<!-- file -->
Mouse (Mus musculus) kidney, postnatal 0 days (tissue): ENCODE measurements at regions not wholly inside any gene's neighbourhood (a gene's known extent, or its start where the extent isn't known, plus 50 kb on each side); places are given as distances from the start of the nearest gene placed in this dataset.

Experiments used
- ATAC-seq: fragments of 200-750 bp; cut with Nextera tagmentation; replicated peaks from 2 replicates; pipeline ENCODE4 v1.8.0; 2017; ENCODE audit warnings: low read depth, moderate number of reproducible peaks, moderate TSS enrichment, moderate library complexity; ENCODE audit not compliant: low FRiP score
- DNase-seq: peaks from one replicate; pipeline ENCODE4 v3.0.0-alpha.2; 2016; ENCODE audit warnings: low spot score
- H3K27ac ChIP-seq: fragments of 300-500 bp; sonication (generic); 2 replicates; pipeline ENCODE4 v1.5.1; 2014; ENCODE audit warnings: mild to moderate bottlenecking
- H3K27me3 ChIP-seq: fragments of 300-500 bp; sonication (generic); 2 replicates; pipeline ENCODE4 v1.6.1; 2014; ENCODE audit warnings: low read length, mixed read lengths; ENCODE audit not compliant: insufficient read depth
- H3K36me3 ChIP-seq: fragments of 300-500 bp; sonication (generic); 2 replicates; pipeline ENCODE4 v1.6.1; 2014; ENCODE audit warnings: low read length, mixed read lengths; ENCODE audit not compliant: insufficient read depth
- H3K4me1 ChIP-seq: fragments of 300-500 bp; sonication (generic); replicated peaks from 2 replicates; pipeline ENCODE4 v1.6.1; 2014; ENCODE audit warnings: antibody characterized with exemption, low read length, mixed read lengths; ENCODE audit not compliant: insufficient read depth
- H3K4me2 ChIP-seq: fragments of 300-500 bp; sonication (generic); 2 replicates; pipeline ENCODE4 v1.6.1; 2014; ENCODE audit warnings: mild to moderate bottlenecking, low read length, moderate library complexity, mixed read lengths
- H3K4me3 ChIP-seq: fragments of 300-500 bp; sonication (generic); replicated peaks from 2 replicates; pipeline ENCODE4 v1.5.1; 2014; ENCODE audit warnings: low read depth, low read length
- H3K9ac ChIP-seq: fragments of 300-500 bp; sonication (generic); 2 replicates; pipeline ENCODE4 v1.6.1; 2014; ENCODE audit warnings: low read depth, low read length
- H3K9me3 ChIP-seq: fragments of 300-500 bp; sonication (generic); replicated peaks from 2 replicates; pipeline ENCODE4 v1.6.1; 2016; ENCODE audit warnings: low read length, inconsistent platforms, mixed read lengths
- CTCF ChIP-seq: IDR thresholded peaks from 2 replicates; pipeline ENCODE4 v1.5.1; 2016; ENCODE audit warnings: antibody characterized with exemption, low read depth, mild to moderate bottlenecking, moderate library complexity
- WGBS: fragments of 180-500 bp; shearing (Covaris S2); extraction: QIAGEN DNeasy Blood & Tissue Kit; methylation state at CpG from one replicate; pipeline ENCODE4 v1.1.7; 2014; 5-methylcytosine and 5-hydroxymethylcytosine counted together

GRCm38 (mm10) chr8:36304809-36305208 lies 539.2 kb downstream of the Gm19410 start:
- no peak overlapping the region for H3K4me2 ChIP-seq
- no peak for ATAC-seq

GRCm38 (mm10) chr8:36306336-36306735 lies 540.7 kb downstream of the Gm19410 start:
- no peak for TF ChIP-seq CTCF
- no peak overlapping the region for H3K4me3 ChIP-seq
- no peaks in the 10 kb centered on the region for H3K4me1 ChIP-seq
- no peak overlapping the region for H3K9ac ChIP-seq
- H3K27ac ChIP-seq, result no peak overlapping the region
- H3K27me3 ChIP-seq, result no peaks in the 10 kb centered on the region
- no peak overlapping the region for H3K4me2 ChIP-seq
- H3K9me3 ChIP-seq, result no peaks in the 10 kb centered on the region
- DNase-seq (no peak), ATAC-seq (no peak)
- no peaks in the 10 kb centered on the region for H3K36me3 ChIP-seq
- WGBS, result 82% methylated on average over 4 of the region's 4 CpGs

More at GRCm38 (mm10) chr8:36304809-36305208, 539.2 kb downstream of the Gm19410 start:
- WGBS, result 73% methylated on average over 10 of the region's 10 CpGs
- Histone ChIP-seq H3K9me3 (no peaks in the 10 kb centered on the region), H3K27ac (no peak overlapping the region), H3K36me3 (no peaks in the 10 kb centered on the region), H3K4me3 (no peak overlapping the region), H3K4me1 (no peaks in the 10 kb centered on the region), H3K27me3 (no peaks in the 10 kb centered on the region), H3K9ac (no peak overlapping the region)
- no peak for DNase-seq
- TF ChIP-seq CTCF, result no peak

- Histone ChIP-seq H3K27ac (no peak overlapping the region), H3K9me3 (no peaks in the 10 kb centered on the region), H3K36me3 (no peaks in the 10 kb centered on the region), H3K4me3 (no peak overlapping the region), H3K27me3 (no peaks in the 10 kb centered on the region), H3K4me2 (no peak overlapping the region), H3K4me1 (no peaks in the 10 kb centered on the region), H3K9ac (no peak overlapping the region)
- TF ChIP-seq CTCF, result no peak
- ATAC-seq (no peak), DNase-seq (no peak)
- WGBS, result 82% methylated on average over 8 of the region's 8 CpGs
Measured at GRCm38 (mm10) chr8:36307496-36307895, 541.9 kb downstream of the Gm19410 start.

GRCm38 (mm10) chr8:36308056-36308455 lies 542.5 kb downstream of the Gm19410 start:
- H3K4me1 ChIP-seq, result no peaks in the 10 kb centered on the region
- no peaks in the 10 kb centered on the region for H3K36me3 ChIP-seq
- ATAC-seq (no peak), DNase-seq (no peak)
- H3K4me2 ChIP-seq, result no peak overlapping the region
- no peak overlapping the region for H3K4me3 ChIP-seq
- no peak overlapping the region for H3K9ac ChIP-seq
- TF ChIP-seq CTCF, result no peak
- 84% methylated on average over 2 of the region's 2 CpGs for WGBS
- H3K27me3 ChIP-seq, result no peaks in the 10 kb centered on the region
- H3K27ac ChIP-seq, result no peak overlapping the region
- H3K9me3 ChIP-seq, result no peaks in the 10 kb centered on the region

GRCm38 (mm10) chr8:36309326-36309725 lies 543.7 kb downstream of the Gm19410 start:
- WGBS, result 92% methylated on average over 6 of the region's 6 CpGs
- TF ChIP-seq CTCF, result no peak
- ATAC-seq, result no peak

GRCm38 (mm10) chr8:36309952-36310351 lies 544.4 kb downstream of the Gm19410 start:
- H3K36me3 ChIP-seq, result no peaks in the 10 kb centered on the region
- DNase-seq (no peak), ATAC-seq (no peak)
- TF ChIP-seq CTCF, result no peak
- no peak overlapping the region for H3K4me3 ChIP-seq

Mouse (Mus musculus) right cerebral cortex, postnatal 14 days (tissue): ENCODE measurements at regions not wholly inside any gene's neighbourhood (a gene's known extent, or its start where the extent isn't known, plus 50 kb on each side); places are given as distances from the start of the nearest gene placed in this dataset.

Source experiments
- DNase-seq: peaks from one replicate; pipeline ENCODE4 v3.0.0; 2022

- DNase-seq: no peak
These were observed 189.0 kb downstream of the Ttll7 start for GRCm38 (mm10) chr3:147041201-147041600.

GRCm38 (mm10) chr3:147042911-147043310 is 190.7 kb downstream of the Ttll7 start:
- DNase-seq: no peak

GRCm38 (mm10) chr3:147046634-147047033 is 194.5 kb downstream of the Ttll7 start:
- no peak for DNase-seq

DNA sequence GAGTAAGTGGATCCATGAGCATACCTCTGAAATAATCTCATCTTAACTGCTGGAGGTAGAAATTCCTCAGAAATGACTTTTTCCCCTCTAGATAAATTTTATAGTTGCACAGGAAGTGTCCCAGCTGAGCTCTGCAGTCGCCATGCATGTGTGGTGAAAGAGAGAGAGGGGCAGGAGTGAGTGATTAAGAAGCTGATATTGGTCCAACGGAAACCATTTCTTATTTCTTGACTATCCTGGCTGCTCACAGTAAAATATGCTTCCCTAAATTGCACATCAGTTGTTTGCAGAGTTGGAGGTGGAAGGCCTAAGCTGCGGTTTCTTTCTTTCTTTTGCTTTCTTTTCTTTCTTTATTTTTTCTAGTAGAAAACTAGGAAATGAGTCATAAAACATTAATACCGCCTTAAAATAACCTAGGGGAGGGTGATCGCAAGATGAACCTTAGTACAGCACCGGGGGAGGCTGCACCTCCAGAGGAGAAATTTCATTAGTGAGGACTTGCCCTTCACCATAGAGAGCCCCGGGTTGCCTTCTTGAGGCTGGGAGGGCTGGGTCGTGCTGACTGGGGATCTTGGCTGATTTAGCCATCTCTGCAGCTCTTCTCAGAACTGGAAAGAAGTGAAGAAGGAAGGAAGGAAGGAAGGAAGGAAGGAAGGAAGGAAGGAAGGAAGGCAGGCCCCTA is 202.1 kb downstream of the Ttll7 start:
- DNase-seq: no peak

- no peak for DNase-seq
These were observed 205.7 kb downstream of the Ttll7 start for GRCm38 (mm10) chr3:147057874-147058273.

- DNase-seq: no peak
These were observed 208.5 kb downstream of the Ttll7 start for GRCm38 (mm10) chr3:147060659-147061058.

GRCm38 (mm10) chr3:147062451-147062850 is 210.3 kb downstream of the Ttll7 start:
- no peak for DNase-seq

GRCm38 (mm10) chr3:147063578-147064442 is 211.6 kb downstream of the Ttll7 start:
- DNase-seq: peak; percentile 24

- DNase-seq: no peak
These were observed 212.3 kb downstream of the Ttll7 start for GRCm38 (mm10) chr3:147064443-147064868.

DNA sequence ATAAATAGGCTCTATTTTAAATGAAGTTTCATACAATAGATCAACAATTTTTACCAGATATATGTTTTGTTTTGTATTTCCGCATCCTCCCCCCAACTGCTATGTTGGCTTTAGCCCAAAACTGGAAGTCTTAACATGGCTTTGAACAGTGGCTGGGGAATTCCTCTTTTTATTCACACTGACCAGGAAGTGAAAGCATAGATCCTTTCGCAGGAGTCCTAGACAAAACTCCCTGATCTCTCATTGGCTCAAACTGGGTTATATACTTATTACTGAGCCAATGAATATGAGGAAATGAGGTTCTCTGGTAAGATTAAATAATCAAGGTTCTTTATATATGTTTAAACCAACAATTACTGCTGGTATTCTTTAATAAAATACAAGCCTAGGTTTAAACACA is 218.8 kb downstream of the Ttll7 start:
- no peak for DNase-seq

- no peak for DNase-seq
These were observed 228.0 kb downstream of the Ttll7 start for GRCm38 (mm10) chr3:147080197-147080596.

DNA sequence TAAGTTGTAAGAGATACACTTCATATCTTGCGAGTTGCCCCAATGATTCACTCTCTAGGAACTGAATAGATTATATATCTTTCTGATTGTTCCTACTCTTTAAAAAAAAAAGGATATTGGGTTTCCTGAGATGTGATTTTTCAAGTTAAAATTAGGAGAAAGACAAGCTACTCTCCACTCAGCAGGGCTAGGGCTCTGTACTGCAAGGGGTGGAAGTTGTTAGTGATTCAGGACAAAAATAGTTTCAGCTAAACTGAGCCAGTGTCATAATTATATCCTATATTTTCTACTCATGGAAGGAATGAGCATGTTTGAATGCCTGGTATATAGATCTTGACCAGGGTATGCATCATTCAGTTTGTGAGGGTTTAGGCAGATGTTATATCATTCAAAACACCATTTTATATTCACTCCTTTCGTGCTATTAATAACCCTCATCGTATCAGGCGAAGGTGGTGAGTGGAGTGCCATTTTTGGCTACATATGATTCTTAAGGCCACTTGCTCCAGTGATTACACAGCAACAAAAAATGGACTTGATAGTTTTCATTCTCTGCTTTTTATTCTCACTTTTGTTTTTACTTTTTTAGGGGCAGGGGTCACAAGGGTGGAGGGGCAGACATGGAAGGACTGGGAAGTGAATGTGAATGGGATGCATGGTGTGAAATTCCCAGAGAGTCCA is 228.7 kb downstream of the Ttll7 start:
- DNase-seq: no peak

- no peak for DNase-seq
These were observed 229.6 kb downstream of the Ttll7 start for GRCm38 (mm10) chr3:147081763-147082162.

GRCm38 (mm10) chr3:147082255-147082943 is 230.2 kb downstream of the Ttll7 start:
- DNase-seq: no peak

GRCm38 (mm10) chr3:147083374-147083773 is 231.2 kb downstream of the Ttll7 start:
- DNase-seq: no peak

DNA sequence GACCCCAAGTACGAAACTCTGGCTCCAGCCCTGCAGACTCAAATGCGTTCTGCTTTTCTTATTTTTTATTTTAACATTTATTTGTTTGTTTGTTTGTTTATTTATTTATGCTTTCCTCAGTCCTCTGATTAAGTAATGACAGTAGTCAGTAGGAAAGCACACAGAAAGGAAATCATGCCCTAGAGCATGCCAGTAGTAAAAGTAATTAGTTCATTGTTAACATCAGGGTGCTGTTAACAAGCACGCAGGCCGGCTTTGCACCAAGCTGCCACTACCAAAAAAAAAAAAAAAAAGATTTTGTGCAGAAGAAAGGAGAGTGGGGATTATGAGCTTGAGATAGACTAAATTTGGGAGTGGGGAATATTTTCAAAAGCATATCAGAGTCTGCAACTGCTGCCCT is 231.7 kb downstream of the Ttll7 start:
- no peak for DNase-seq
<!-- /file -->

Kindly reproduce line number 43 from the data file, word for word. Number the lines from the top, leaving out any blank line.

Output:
- ATAC-seq (no peak), DNase-seq (no peak)